Thank you for your interest in the webinar held during the Charged Virtual Conference, How to Accelerate Motor Calibration and Control Development. There were several questions asked during the course of the presentation. Our presenter, Mitch Marks has captured those questions and provided answers to share with you.
Torque ripple is a fluctuation of torque around an average at a given frequency and can cause problems issues with the mechanical system down line of the motor. Designers and calibrators will want to account for this, and suppress it in their controller using control techniques. Torque ripple can be calculated from measured voltages and currents using an air gap torque calculation, but the actual amplitude and frequency will not be well known because of the inertia of the rotor. You can use the measurements during calibration to identify which loading points and situations will have a significant torque ripple and either choose to avoid them or implement suppression techniques. Like many other issues, calibration can be used to identify the states and conditions where events are likely to happen, without actual measurement in vehicle.
Cycle detection identifies the period that signals like torque, current, voltage, and others need to be averaged on to determine values of power, RMS and efficiency. This means that every point within that period will be accounted for during a calculation. If a signal, such as current or torque has harmonic content, that will also be included in the calculation. The exciting part about cycle detect is that you can get those values during transients. Every half cycle of the fundamental you view a high accuracy calculation which will enable a calibrator to account for harmonic content during changes in torque or speed. This can accelerate the job of the calibrator and give the calibration a higher quality. Cycle detect can be used to track individual harmonics to find trouble areas in a control.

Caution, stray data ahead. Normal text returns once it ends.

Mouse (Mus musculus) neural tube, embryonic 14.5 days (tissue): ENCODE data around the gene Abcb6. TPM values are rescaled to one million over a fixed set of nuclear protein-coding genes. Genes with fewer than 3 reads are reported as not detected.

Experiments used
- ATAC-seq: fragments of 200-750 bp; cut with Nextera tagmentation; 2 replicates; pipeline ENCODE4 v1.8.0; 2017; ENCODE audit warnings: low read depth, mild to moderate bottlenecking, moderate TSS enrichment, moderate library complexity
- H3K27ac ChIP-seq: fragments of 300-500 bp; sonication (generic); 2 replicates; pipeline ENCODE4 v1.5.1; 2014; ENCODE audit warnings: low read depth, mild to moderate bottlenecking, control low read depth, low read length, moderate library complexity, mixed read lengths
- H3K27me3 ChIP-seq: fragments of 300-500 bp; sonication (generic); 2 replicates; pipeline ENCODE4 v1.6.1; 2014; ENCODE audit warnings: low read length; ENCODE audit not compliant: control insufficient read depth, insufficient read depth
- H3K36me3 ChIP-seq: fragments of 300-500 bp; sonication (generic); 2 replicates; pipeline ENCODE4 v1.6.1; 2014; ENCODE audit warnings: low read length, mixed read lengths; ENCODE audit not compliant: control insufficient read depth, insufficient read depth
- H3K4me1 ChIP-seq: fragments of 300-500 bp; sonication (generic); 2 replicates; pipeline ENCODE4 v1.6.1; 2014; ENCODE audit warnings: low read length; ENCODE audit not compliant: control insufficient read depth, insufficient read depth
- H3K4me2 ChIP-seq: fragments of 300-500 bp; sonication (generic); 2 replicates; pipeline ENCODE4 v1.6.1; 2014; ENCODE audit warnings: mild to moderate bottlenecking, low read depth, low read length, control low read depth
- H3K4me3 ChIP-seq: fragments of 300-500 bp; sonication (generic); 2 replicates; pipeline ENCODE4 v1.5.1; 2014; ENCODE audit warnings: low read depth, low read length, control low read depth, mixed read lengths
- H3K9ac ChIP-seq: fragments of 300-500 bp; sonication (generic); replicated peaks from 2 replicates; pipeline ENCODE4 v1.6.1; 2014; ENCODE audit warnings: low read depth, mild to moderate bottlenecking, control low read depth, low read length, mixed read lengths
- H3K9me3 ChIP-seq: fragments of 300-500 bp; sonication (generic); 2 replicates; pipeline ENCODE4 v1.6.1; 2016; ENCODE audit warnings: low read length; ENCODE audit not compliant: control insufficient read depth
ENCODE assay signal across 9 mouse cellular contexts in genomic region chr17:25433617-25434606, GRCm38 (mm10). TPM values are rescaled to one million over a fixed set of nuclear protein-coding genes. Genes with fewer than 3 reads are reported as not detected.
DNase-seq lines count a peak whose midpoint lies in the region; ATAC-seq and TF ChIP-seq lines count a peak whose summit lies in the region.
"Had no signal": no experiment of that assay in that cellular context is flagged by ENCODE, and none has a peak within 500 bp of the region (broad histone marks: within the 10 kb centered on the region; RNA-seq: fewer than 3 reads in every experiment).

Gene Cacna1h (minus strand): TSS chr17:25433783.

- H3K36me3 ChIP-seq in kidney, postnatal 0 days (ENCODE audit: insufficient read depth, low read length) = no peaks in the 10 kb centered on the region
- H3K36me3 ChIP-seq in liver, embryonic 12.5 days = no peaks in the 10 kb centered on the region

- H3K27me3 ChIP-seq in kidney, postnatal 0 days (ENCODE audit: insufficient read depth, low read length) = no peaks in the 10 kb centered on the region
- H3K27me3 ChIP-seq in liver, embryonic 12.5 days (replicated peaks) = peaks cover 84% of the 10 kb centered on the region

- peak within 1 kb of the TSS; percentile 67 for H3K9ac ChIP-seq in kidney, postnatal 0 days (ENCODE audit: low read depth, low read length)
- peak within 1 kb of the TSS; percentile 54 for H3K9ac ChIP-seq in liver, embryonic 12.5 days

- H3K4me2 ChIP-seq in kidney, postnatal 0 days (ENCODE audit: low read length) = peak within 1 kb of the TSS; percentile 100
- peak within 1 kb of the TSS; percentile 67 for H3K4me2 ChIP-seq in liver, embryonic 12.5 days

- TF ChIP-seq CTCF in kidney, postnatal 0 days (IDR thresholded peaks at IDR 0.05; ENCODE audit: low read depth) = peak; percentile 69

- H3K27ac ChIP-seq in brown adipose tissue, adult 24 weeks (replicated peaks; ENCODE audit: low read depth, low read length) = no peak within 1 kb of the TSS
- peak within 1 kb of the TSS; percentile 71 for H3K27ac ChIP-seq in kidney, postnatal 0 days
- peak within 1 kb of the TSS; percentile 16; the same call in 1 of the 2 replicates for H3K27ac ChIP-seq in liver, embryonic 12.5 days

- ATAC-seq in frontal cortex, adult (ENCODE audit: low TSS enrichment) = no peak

During a calibration, engineers will often test for drive cycle energy usage, or dynamics in transition from one state to another. You can learn about how machines will respond in the real world to disturbances and driver behavior. Once the you understand the disturbance behavior, you can alter it to better fit the use case of the electric motor. These tests are made possible by a combination of continuously recorded data and cycle detect power measurements. Knowledge of the dynamic behavior can help deliver a more desirable experience and be used to improve the range of the vehicle by gracefully controlling the transitions.
Sampling rate is dependent on the type of test that is being run. Is the concern accuracy, transient events, failures, or something else? Some of these tests will require higher sampling rates than others. The switching frequency of the inverter will also drive the sampling frequency that is needed. A common rule of thumb is to have 10x the switching frequency in order to catch the transients, but users will often go as high as 20 or 30x switching frequency.
Sampling rate should also be influenced by the bandwidth of the sensors that are integrated. If a sensor has a significantly lower bandwidth than the bandwidth dictated by the sampling rate, then there is no point to oversampling.
The eDrive system allows for continuous data storage for extended periods of time at a 2MS/s rate. This will allow engineers to record data for transient scenarios at a rate high enough to understand their inverter and get extremely accurate results.